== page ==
ICD-10 coding is only as good as the documentation

ICD-10 coding is only as good as the documentation

It's worth emphasizing that healthcare providers cannot code what has not been documented in the clinical notes or reports. Even when it means leaving money on the table.

Dave Pearson cites a study in the Journal of the American College of Radiology that found incorrectly coded ultrasounds were being reimbursed at a lower rate than they should have been.

The problem came from missing information in radiology reports from complete abdominal ultrasound exams. Because the information was missing, the exams were coded as limited.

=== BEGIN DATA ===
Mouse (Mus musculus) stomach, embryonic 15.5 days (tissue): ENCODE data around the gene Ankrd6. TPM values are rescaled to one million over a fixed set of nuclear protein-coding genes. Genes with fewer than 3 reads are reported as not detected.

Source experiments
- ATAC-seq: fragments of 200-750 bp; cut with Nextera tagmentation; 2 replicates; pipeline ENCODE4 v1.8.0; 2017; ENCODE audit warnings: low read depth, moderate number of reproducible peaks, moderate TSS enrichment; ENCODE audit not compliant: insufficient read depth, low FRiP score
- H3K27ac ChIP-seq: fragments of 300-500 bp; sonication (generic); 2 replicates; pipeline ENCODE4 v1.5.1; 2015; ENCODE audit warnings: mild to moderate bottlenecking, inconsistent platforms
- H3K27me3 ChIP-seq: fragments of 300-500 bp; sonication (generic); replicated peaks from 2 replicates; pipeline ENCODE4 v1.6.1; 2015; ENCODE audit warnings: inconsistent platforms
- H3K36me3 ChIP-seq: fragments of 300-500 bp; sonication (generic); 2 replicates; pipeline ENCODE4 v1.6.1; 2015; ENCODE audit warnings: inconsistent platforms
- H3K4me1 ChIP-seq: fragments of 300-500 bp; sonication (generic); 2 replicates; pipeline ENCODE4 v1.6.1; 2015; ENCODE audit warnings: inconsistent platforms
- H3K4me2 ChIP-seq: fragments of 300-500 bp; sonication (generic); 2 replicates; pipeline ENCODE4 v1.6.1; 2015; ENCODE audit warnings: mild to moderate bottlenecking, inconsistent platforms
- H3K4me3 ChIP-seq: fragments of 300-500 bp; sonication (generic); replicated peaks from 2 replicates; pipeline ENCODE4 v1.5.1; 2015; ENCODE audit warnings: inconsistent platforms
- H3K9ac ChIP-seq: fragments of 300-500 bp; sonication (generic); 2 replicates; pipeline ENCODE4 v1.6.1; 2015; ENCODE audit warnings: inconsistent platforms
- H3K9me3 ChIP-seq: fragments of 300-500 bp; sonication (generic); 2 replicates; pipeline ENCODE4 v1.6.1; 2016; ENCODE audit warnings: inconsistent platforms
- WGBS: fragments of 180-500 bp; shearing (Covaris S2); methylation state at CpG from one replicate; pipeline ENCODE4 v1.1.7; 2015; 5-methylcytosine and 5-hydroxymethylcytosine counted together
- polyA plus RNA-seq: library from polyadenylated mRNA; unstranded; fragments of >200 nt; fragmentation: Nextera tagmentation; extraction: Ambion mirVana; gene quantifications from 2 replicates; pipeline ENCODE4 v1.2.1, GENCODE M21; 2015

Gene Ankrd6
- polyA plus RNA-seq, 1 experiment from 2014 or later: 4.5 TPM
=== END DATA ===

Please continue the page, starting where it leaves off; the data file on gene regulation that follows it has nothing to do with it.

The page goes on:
But when custom report templates were created that prompted clinicians to document completely, reimbursements went back up.

This is not upcoding. This is coding that captures what is allowable and due the healthcare providers.

The study authors, Kristine Pysarenko, MD, Michael Recht, MD, and Danny Kim, MD, noted that "ICD-10 has made it harder than ever to ensure correct and accurate coding."

Perhaps some ICD-10 compliant electronic health records (EHRs) have made it harder to ensure complete documentation.